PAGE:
Imagine the scene – me, half naked on the floor by the commode, bleeding profusely, knee blown the size of a basketball, a whimpering Personal Assistant trying too late to make things better, with the police officer who worked with me for five days to arrest the women who stole from me. Can you see me sobbing on the floor, in a puddle of blood, with the policeman rubbing hair out of my face while we wait for the ambulance? It wasn’t pretty.

It definitely wasn’t pretty as they moved me to a backboard and lifted me to a stretcher. It was downright ugly as I swore in pain while they secured me in the rig.

Competition at the operating rooms meant surgery did not happen until Friday. For 36 hours I lay in agony, anxiety about impending surgery coursing through me. The last time I had “routine” surgery in 2013, I spent four days on life-support in the Intensive Care Unit.

Thankfully, surgery happened on Friday. According to my surgeon, my leg is now held together with (his exact words) “plates, rods, some chicken wire and a little bubble gum.” I don’t know the exact ratio of those components. I’ll do some investigating.

For the past ten days I have slowly started the healing process. My body has been drastically changed and I don’t know what the end result will be. I don’t know where I will come out but I do know these things:

  1. Orthopedic surgery still hurts worse than any other pain I have ever felt. I forget sometimes, and then things happen to remind me.
  2. Friends and allies who speak up for you are worth their weight in gold. Once again, I was in a position to require others to have detailed conversations about my heath wishes. We have had these discussions amongst ourselves before, so when emergencies occur they know what I want. I am blessed to have Sandy, Sally, Stephanie and so many others to advocate for me when I am weak.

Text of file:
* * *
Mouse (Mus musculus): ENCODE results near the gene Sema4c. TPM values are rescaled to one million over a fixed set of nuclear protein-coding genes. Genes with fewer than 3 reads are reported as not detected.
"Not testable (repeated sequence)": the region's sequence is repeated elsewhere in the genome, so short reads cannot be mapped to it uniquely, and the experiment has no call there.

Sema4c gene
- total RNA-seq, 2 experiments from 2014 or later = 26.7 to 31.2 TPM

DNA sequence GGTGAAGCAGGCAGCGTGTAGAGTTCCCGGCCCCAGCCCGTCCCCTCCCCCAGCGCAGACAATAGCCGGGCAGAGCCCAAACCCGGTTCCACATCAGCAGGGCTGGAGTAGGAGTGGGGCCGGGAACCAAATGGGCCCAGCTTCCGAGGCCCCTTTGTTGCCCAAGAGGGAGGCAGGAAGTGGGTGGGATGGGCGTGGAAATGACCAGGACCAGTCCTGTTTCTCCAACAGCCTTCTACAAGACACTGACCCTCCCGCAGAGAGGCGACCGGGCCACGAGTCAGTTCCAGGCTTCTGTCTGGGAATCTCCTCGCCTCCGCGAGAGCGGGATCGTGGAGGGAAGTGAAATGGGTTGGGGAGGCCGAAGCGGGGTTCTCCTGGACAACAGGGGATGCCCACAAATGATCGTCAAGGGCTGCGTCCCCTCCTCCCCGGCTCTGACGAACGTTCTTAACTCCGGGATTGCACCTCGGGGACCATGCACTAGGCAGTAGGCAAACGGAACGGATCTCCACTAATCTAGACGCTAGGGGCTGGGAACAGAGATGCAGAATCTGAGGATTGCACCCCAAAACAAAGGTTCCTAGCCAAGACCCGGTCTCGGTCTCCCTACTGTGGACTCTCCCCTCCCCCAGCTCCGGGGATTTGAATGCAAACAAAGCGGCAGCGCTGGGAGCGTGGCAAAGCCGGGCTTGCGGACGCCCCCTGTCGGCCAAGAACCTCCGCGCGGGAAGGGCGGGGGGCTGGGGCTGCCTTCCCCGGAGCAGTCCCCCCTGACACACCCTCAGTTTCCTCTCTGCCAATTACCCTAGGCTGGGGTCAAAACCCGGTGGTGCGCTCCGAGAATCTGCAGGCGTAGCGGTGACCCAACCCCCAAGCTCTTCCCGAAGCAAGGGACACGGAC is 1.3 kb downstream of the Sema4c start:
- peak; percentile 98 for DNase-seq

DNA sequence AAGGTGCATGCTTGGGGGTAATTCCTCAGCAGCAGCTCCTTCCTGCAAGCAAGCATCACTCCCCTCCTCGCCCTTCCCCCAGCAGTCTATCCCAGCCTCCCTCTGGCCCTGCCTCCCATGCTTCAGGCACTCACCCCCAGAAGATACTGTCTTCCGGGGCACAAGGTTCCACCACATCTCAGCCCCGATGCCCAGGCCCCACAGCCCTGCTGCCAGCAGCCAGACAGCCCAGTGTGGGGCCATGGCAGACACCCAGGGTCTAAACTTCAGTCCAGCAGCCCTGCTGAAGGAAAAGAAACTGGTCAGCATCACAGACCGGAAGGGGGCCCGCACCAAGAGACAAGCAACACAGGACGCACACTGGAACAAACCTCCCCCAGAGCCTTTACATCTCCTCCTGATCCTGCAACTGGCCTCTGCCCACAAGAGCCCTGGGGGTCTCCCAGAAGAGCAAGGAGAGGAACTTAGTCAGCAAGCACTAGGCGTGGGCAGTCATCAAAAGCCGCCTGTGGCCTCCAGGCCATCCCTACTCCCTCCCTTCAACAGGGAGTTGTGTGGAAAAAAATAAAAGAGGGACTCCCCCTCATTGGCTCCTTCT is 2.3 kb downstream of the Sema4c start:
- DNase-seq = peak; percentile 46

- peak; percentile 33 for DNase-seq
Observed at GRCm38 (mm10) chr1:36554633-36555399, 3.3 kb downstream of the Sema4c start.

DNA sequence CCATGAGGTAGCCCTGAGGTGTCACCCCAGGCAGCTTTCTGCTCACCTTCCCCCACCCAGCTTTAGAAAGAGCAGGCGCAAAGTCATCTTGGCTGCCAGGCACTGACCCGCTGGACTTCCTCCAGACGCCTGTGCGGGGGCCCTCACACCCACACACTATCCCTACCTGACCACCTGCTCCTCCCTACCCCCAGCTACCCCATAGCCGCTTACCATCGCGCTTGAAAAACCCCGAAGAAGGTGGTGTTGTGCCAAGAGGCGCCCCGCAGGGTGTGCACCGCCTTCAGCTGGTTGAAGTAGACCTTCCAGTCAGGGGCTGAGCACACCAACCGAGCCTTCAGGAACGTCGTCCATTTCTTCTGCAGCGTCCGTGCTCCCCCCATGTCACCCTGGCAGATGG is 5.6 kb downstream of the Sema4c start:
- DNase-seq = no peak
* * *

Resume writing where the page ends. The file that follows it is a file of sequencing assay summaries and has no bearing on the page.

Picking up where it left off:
3. Nurses and patient care technicians deserve to earn far more than they make. Especially the ones who answer your call bell at 2:30 AM because your eye is tearing and you can’t reach your face to itch it. And the ones who clean you up after your laxative decides to start working. And the ones who heat the soup your sister makes for you because nothing tastes good. And the ones who have to try to make you comfortable after your urinary tract infection causes you to void with urgency every half an hour. And the ones who listen to you and respect you as an expert on your body.
  4. Complementary medical treatments need to be funded and supported. The massage I received reduced my leg pain more effectively than the narcotics. And human touch is so essential for healing.

I am waiting to learn where I will go for rehabilitation. I will be non-weightbearing for at least five more weeks according to the doctors. The real work is just beginning. Transferring, driving, working, living arrangements – all of these unknown factors are still to be faced. This injury is a game-changer. There is no doubt about it.

But I am a tough cookie. And I have too many things to do. There are books to write, people to reach, hearts to touch. I am overwhelmed by the love and support given to me these past ten days. I am gathering such great fodder for future work! And I am witnessing countless acts of service and love which make me want to work harder.

To the nurses and doctors at St. Peter’s Hospital, especially McAuley 2, you are rock stars. It has been great to get to know you. I’m going to have fun writing about our times together!

I’ll blog as I am able. Letters and cards from friends have been positive and keep me focused. If you reach out to me and I don’t respond, please try again because I know I am not at 100%.

Thanks for reading, and for sending positive energy my way.